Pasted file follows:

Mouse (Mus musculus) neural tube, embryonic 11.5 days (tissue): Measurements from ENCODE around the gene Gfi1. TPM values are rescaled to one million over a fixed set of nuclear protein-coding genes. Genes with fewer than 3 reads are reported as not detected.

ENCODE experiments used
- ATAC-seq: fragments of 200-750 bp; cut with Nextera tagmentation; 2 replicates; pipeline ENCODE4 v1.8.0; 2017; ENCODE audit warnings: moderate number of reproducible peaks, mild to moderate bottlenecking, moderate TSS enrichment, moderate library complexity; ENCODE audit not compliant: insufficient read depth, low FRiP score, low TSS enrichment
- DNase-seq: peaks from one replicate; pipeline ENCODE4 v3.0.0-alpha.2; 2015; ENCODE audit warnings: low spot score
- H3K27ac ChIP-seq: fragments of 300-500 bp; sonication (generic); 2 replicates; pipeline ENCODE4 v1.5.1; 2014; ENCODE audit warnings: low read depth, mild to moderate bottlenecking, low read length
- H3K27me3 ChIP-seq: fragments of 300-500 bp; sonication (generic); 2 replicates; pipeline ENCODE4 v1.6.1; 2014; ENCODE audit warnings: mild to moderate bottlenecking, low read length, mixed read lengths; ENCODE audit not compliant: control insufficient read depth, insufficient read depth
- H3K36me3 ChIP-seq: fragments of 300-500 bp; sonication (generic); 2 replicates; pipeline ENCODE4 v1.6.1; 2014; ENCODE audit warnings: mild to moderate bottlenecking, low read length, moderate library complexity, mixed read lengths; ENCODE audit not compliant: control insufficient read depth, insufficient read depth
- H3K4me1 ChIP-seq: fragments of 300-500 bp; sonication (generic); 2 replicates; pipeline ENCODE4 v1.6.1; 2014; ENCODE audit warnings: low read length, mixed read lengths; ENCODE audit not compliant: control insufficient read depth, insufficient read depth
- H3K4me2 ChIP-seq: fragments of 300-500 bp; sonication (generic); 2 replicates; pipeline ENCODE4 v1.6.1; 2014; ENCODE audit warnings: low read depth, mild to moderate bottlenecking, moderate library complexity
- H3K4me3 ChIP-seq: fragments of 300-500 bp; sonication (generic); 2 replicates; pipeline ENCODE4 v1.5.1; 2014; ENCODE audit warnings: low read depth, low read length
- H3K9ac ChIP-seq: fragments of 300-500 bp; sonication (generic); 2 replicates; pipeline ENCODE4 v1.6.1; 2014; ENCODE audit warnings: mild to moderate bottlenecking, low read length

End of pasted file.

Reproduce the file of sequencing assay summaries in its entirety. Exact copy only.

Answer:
Mouse (Mus musculus) neural tube, embryonic 11.5 days (tissue): Measurements from ENCODE around the gene Gfi1. TPM values are rescaled to one million over a fixed set of nuclear protein-coding genes. Genes with fewer than 3 reads are reported as not detected.

ENCODE experiments used
- ATAC-seq: fragments of 200-750 bp; cut with Nextera tagmentation; 2 replicates; pipeline ENCODE4 v1.8.0; 2017; ENCODE audit warnings: moderate number of reproducible peaks, mild to moderate bottlenecking, moderate TSS enrichment, moderate library complexity; ENCODE audit not compliant: insufficient read depth, low FRiP score, low TSS enrichment
- DNase-seq: peaks from one replicate; pipeline ENCODE4 v3.0.0-alpha.2; 2015; ENCODE audit warnings: low spot score
- H3K27ac ChIP-seq: fragments of 300-500 bp; sonication (generic); 2 replicates; pipeline ENCODE4 v1.5.1; 2014; ENCODE audit warnings: low read depth, mild to moderate bottlenecking, low read length
- H3K27me3 ChIP-seq: fragments of 300-500 bp; sonication (generic); 2 replicates; pipeline ENCODE4 v1.6.1; 2014; ENCODE audit warnings: mild to moderate bottlenecking, low read length, mixed read lengths; ENCODE audit not compliant: control insufficient read depth, insufficient read depth
- H3K36me3 ChIP-seq: fragments of 300-500 bp; sonication (generic); 2 replicates; pipeline ENCODE4 v1.6.1; 2014; ENCODE audit warnings: mild to moderate bottlenecking, low read length, moderate library complexity, mixed read lengths; ENCODE audit not compliant: control insufficient read depth, insufficient read depth
- H3K4me1 ChIP-seq: fragments of 300-500 bp; sonication (generic); 2 replicates; pipeline ENCODE4 v1.6.1; 2014; ENCODE audit warnings: low read length, mixed read lengths; ENCODE audit not compliant: control insufficient read depth, insufficient read depth
- H3K4me2 ChIP-seq: fragments of 300-500 bp; sonication (generic); 2 replicates; pipeline ENCODE4 v1.6.1; 2014; ENCODE audit warnings: low read depth, mild to moderate bottlenecking, moderate library complexity
- H3K4me3 ChIP-seq: fragments of 300-500 bp; sonication (generic); 2 replicates; pipeline ENCODE4 v1.5.1; 2014; ENCODE audit warnings: low read depth, low read length
- H3K9ac ChIP-seq: fragments of 300-500 bp; sonication (generic); 2 replicates; pipeline ENCODE4 v1.6.1; 2014; ENCODE audit warnings: mild to moderate bottlenecking, low read length